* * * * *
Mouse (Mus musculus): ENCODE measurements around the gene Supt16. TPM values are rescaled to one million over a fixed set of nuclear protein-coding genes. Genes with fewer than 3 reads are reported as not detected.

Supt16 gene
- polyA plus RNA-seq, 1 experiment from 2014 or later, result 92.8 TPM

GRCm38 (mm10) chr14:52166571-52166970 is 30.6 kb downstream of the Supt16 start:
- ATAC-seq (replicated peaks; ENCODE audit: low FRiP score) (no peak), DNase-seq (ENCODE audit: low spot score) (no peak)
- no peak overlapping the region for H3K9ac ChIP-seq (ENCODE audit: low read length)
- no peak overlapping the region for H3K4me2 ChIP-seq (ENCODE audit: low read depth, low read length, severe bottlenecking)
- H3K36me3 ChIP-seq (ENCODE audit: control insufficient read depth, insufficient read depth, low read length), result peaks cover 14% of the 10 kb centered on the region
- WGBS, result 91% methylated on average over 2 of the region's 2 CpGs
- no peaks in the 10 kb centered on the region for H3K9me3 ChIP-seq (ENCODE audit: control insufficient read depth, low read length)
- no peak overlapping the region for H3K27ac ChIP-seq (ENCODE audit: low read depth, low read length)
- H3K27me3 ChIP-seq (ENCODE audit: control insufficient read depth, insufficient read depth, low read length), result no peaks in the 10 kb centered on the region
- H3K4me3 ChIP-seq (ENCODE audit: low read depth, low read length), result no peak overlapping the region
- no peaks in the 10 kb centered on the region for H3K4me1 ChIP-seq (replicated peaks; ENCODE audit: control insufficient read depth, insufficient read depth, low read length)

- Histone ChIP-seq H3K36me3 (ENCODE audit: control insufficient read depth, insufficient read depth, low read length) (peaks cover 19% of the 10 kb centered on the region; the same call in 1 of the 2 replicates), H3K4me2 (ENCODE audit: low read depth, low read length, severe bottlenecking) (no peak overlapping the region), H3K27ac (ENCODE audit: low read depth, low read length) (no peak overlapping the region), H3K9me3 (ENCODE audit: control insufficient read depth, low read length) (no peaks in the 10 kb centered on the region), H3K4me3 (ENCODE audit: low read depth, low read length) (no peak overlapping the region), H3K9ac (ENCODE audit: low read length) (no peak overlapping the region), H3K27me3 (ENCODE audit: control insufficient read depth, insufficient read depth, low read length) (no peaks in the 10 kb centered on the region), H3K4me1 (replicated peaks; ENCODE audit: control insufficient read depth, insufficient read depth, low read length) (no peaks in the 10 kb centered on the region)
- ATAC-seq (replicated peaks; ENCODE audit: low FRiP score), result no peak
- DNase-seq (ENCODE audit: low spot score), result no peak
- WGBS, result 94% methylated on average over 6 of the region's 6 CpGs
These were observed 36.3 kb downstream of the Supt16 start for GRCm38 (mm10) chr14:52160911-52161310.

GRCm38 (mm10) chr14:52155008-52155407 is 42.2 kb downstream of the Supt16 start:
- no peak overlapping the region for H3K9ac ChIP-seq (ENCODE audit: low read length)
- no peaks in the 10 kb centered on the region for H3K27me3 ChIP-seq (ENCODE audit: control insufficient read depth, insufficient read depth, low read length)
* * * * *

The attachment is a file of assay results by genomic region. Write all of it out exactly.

Mouse (Mus musculus): ENCODE measurements around the gene Supt16. TPM values are rescaled to one million over a fixed set of nuclear protein-coding genes. Genes with fewer than 3 reads are reported as not detected.

Supt16 gene
- polyA plus RNA-seq, 1 experiment from 2014 or later, result 92.8 TPM

GRCm38 (mm10) chr14:52166571-52166970 is 30.6 kb downstream of the Supt16 start:
- ATAC-seq (replicated peaks; ENCODE audit: low FRiP score) (no peak), DNase-seq (ENCODE audit: low spot score) (no peak)
- no peak overlapping the region for H3K9ac ChIP-seq (ENCODE audit: low read length)
- no peak overlapping the region for H3K4me2 ChIP-seq (ENCODE audit: low read depth, low read length, severe bottlenecking)
- H3K36me3 ChIP-seq (ENCODE audit: control insufficient read depth, insufficient read depth, low read length), result peaks cover 14% of the 10 kb centered on the region
- WGBS, result 91% methylated on average over 2 of the region's 2 CpGs
- no peaks in the 10 kb centered on the region for H3K9me3 ChIP-seq (ENCODE audit: control insufficient read depth, low read length)
- no peak overlapping the region for H3K27ac ChIP-seq (ENCODE audit: low read depth, low read length)
- H3K27me3 ChIP-seq (ENCODE audit: control insufficient read depth, insufficient read depth, low read length), result no peaks in the 10 kb centered on the region
- H3K4me3 ChIP-seq (ENCODE audit: low read depth, low read length), result no peak overlapping the region
- no peaks in the 10 kb centered on the region for H3K4me1 ChIP-seq (replicated peaks; ENCODE audit: control insufficient read depth, insufficient read depth, low read length)

- Histone ChIP-seq H3K36me3 (ENCODE audit: control insufficient read depth, insufficient read depth, low read length) (peaks cover 19% of the 10 kb centered on the region; the same call in 1 of the 2 replicates), H3K4me2 (ENCODE audit: low read depth, low read length, severe bottlenecking) (no peak overlapping the region), H3K27ac (ENCODE audit: low read depth, low read length) (no peak overlapping the region), H3K9me3 (ENCODE audit: control insufficient read depth, low read length) (no peaks in the 10 kb centered on the region), H3K4me3 (ENCODE audit: low read depth, low read length) (no peak overlapping the region), H3K9ac (ENCODE audit: low read length) (no peak overlapping the region), H3K27me3 (ENCODE audit: control insufficient read depth, insufficient read depth, low read length) (no peaks in the 10 kb centered on the region), H3K4me1 (replicated peaks; ENCODE audit: control insufficient read depth, insufficient read depth, low read length) (no peaks in the 10 kb centered on the region)
- ATAC-seq (replicated peaks; ENCODE audit: low FRiP score), result no peak
- DNase-seq (ENCODE audit: low spot score), result no peak
- WGBS, result 94% methylated on average over 6 of the region's 6 CpGs
These were observed 36.3 kb downstream of the Supt16 start for GRCm38 (mm10) chr14:52160911-52161310.

GRCm38 (mm10) chr14:52155008-52155407 is 42.2 kb downstream of the Supt16 start:
- no peak overlapping the region for H3K9ac ChIP-seq (ENCODE audit: low read length)
- no peaks in the 10 kb centered on the region for H3K27me3 ChIP-seq (ENCODE audit: control insufficient read depth, insufficient read depth, low read length)